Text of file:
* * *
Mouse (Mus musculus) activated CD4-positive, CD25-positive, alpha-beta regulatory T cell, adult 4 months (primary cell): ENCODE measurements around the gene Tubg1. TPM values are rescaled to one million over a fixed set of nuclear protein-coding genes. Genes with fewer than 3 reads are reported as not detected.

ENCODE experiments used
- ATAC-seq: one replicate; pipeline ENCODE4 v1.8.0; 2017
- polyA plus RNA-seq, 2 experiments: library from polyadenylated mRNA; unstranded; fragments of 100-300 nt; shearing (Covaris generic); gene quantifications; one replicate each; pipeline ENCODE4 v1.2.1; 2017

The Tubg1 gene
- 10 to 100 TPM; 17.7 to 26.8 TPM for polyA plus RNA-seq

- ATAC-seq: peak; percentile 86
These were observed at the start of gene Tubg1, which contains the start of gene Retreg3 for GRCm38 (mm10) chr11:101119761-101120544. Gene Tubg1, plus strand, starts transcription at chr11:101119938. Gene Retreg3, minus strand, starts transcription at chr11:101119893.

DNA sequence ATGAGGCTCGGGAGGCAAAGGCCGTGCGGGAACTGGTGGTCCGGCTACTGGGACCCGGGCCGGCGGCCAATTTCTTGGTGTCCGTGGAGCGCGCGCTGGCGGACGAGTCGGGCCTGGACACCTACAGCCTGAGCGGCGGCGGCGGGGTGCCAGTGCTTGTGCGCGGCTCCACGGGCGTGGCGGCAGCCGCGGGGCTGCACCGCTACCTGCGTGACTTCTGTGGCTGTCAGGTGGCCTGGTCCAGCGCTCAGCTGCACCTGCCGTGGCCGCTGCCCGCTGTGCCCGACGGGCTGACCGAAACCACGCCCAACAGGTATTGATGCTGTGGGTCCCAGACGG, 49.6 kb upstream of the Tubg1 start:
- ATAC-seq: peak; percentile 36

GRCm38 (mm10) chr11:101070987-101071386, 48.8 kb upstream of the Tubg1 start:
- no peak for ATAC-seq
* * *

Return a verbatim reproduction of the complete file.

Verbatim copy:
Mouse (Mus musculus) activated CD4-positive, CD25-positive, alpha-beta regulatory T cell, adult 4 months (primary cell): ENCODE measurements around the gene Tubg1. TPM values are rescaled to one million over a fixed set of nuclear protein-coding genes. Genes with fewer than 3 reads are reported as not detected.

ENCODE experiments used
- ATAC-seq: one replicate; pipeline ENCODE4 v1.8.0; 2017
- polyA plus RNA-seq, 2 experiments: library from polyadenylated mRNA; unstranded; fragments of 100-300 nt; shearing (Covaris generic); gene quantifications; one replicate each; pipeline ENCODE4 v1.2.1; 2017

The Tubg1 gene
- 10 to 100 TPM; 17.7 to 26.8 TPM for polyA plus RNA-seq

- ATAC-seq: peak; percentile 86
These were observed at the start of gene Tubg1, which contains the start of gene Retreg3 for GRCm38 (mm10) chr11:101119761-101120544. Gene Tubg1, plus strand, starts transcription at chr11:101119938. Gene Retreg3, minus strand, starts transcription at chr11:101119893.

DNA sequence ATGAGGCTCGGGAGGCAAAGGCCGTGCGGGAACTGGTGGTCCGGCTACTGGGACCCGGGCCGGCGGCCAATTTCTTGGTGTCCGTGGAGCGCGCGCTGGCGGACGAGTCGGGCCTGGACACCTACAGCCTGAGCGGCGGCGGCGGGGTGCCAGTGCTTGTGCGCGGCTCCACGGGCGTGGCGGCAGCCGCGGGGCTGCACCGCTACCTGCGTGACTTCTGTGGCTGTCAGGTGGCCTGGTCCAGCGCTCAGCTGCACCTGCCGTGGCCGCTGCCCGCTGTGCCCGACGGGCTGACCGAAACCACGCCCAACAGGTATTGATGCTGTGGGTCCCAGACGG, 49.6 kb upstream of the Tubg1 start:
- ATAC-seq: peak; percentile 36

GRCm38 (mm10) chr11:101070987-101071386, 48.8 kb upstream of the Tubg1 start:
- no peak for ATAC-seq